5,895m High

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The continent of Africa to most seems a far-off world, a place we examine only through the eyes of television documentaries journeyed by a Western narrator. For many, it’s a place of wishful wanderlust, but most never venture further than reading ‘Mr.Pip’. Travelling there this summer then was an incredible, if not surreal experience. Trekking up the tallest peak in this otherwise flat land has changed my knowledge of Africa and created everlasting memories. 

Arriving in Tanzania, we were the only arrivals at the airport, a group of students intent on climbing the iconic Roof of Africa. The dawn light coupled with the low buzz of mosquitoes seemed to reinforce the vastness of the African continent, and just how far away we were from our normality.

The orange sun rising up over vast fields of corn gave the iconic African image, broken only by a solitary woman, laden with baskets on her head and a child wrapped on her back. As the coach rolled on, our minds muddied from crooked sleeping on planes, we all sat in silence increasingly aware of the locals observing us. To experience such an awareness of your own skin and its meaning here was cutting. Children began to run down the road and wave at us, their crisp shirts being clouded in the dust. That moment was something. To see the growth of somewhere we often hear just so much sadness about. To see young girls with their neat braids much unlike our own little sisters, holding hands to cross the roads to school; showing something other than a stereotyped clashing cultural difference.

As the dawning sun mirrored our dawning realisation about the realities of the lives that we would encounter the bus rolled on past schools and mosques and churches. Children began to run down the road and wave at us their crisp shirts being clouded in the dust. That moment was something. To see the growth of somewhere we often hear just so much sadness about. To see young girls with their neat braids much unlike our own little sisters, holding hands to cross the roads to school; showing something other than a stereotyped clashing cultural difference.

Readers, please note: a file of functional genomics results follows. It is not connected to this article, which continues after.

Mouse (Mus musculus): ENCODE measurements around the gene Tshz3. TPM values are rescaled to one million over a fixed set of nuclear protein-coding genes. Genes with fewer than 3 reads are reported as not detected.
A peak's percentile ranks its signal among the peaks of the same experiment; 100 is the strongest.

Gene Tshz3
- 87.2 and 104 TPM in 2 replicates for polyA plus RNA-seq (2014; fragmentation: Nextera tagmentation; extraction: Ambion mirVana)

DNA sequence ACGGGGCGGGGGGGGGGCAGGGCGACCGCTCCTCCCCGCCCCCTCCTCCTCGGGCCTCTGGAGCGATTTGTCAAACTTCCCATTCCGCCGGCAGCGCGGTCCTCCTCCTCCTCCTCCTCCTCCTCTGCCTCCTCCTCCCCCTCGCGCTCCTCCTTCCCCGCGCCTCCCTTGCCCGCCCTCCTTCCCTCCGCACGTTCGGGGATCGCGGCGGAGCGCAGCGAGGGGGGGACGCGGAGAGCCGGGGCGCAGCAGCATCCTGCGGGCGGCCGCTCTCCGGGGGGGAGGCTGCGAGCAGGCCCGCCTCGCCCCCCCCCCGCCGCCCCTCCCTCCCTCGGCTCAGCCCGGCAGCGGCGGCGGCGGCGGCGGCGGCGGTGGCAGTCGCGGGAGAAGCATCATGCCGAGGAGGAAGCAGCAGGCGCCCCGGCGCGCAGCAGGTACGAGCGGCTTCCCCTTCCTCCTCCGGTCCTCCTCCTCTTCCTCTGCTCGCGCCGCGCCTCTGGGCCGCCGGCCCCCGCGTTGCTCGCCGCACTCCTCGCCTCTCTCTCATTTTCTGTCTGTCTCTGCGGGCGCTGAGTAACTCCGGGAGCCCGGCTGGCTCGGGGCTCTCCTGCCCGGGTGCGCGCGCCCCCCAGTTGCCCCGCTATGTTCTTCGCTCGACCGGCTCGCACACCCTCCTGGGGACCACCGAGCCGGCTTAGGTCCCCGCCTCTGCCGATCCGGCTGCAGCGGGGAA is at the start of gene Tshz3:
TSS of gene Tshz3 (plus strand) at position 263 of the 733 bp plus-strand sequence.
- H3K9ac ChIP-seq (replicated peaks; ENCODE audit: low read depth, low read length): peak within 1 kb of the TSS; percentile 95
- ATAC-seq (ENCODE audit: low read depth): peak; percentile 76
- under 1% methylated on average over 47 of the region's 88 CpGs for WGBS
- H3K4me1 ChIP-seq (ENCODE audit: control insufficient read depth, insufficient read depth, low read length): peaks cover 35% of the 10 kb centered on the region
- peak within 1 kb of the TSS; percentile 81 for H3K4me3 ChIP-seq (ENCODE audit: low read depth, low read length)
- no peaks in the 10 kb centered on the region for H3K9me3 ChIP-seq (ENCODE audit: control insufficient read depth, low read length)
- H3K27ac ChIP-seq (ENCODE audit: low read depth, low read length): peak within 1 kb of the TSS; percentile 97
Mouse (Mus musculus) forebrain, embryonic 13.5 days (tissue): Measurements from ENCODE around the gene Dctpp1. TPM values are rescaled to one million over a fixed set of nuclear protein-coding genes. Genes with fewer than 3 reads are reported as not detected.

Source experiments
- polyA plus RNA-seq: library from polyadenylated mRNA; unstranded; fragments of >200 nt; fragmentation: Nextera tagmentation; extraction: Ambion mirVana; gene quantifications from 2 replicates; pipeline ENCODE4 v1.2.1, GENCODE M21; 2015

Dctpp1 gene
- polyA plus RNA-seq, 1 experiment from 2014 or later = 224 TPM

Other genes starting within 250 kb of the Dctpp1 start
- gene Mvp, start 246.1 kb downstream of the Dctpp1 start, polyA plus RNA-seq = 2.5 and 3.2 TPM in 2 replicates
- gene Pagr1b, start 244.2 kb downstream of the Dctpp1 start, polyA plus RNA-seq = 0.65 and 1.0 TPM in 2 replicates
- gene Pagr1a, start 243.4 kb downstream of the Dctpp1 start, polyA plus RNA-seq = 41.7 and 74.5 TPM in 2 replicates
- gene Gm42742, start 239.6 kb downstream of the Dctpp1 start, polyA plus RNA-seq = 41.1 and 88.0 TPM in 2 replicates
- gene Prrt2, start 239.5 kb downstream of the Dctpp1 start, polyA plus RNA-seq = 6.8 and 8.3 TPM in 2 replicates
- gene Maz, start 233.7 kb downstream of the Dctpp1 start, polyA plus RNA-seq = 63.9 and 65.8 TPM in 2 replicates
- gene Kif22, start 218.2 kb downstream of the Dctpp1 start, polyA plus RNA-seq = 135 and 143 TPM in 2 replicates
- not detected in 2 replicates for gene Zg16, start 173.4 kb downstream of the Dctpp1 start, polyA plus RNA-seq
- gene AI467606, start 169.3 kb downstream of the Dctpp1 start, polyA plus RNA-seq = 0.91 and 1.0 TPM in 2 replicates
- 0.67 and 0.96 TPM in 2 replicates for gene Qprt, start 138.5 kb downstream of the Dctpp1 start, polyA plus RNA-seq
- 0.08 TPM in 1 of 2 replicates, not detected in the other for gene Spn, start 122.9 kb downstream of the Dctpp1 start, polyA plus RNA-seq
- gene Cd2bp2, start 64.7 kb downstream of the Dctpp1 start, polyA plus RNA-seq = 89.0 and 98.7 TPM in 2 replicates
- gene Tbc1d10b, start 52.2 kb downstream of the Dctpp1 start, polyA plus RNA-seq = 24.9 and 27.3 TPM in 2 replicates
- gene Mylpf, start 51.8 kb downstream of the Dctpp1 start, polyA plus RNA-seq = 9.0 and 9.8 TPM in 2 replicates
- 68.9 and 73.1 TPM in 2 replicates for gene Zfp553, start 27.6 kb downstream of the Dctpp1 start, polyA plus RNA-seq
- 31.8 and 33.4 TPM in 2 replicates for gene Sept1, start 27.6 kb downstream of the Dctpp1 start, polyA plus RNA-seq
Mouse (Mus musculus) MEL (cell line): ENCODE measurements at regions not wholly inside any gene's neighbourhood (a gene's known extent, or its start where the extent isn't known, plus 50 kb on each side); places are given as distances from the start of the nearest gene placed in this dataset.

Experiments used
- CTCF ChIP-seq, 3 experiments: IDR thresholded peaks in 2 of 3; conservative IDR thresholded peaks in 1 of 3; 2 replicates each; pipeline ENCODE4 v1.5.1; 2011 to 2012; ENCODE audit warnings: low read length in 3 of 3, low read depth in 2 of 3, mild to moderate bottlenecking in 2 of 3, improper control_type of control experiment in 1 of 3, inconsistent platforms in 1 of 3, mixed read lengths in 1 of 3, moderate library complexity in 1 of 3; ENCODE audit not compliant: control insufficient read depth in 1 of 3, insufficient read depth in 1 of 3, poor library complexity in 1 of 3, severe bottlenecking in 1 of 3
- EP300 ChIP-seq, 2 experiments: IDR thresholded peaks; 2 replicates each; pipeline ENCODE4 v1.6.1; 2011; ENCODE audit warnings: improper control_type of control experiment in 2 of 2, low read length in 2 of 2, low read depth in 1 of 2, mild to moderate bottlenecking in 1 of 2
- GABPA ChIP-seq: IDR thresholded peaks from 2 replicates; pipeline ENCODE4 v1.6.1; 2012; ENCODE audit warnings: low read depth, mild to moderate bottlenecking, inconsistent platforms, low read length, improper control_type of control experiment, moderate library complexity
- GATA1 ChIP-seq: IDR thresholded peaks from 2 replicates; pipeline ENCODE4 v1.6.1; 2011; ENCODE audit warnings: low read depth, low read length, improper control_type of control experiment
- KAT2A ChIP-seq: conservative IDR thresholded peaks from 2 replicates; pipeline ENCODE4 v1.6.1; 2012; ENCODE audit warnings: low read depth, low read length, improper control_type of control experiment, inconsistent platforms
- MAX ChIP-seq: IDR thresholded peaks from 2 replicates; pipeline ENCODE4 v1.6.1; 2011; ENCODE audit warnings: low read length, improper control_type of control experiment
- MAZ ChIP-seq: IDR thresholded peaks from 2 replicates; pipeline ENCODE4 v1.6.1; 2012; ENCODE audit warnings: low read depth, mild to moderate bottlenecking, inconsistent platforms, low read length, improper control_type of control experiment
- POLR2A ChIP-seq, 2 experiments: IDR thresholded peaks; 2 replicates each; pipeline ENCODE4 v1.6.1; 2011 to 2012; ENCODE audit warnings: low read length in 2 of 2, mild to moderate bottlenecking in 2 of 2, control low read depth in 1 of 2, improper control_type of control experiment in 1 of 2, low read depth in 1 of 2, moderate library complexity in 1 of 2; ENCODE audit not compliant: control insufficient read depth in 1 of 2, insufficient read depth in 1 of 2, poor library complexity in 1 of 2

Credit: Eve Jones

In the free days that we had before climbing the mountain, we were shown around the local town of Moshi. There the sights from the travelling bus took on new sensory experiences. The smell of the market was a smell of everyday life, a stench reflecting the commonplace poverty. The eyes followed us all around the market, an experience you quickly became numb to. But the knowledge of what my white skin meant to many of those people was difficult to acclimatise to.

Climbing up the mountain was as incredible as you can imagine. The only goal for everyone there; to reach Uhuru Peak. So many stories were told, the guides giving us a spoken autobiography of their life. Many came from small villages surrounding the mountain. Having each climbed to the peak over 60 times their numbness to the altitude matched their numbness to our cultural differences. They told us of their ambitions for their sons to become great engineers and their daughters’ doctors. Their zest for achievement and pride in Tanzania was moving to us.

Credit: Eve Jones

Travelling back home we’d all learnt how this was not a place of anguish commonly narrated to us, but a place of immense ambition. The hustle of survival pushed people into striving and achieving with more zeal than we had ever seen. Africa is a continent of phoenixes rising from the ashes of their somewhat brutal reality and devastating history into a people of welcoming successes and determination.

This year Southampton RAG are running an international challenge of trekking up Mt. Kilimanjaro in aid of Meningitis Research Foundation. To have the same incredible experience come along to the information evening on the 18th of October at 6 pm in 58/1023.

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